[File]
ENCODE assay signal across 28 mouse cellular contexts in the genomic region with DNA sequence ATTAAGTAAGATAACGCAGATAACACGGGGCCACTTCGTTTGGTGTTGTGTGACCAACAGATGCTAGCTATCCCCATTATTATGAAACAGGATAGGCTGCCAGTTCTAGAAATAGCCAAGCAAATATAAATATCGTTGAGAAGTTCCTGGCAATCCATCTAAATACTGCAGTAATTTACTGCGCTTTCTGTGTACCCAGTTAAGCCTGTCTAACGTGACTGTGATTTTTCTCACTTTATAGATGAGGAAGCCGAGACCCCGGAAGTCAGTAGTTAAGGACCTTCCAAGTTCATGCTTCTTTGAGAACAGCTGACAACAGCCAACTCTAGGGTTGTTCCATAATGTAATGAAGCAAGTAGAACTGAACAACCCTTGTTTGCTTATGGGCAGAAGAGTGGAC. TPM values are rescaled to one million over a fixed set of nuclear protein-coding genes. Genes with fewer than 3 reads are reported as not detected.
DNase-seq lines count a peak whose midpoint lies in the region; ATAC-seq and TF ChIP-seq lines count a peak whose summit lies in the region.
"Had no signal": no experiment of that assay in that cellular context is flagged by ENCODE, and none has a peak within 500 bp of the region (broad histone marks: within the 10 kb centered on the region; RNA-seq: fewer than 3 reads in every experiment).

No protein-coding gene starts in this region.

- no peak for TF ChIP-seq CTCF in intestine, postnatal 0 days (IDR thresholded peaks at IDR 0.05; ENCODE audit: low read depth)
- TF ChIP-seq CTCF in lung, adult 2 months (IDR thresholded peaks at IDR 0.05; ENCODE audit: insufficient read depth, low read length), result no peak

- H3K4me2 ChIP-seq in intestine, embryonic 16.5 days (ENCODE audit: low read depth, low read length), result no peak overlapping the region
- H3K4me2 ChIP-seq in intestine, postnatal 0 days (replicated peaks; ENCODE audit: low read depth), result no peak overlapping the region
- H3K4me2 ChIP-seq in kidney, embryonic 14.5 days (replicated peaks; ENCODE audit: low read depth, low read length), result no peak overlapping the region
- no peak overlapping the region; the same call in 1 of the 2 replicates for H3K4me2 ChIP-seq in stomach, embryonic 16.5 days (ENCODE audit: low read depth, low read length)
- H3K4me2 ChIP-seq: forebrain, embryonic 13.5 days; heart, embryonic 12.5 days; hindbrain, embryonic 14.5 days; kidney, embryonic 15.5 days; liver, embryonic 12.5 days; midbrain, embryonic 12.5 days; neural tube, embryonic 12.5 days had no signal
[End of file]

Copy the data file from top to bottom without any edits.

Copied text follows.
ENCODE assay signal across 28 mouse cellular contexts in the genomic region with DNA sequence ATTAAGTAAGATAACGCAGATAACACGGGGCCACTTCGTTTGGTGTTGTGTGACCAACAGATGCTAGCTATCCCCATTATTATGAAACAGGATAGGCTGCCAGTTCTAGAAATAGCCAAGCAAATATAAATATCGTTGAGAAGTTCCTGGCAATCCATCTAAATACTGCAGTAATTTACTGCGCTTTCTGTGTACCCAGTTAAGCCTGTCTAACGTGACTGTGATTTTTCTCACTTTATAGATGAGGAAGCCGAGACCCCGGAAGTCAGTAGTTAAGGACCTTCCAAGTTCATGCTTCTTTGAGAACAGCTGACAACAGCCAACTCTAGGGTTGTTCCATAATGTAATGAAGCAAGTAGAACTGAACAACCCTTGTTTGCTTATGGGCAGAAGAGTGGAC. TPM values are rescaled to one million over a fixed set of nuclear protein-coding genes. Genes with fewer than 3 reads are reported as not detected.
DNase-seq lines count a peak whose midpoint lies in the region; ATAC-seq and TF ChIP-seq lines count a peak whose summit lies in the region.
"Had no signal": no experiment of that assay in that cellular context is flagged by ENCODE, and none has a peak within 500 bp of the region (broad histone marks: within the 10 kb centered on the region; RNA-seq: fewer than 3 reads in every experiment).

No protein-coding gene starts in this region.

- no peak for TF ChIP-seq CTCF in intestine, postnatal 0 days (IDR thresholded peaks at IDR 0.05; ENCODE audit: low read depth)
- TF ChIP-seq CTCF in lung, adult 2 months (IDR thresholded peaks at IDR 0.05; ENCODE audit: insufficient read depth, low read length), result no peak

- H3K4me2 ChIP-seq in intestine, embryonic 16.5 days (ENCODE audit: low read depth, low read length), result no peak overlapping the region
- H3K4me2 ChIP-seq in intestine, postnatal 0 days (replicated peaks; ENCODE audit: low read depth), result no peak overlapping the region
- H3K4me2 ChIP-seq in kidney, embryonic 14.5 days (replicated peaks; ENCODE audit: low read depth, low read length), result no peak overlapping the region
- no peak overlapping the region; the same call in 1 of the 2 replicates for H3K4me2 ChIP-seq in stomach, embryonic 16.5 days (ENCODE audit: low read depth, low read length)
- H3K4me2 ChIP-seq: forebrain, embryonic 13.5 days; heart, embryonic 12.5 days; hindbrain, embryonic 14.5 days; kidney, embryonic 15.5 days; liver, embryonic 12.5 days; midbrain, embryonic 12.5 days; neural tube, embryonic 12.5 days had no signal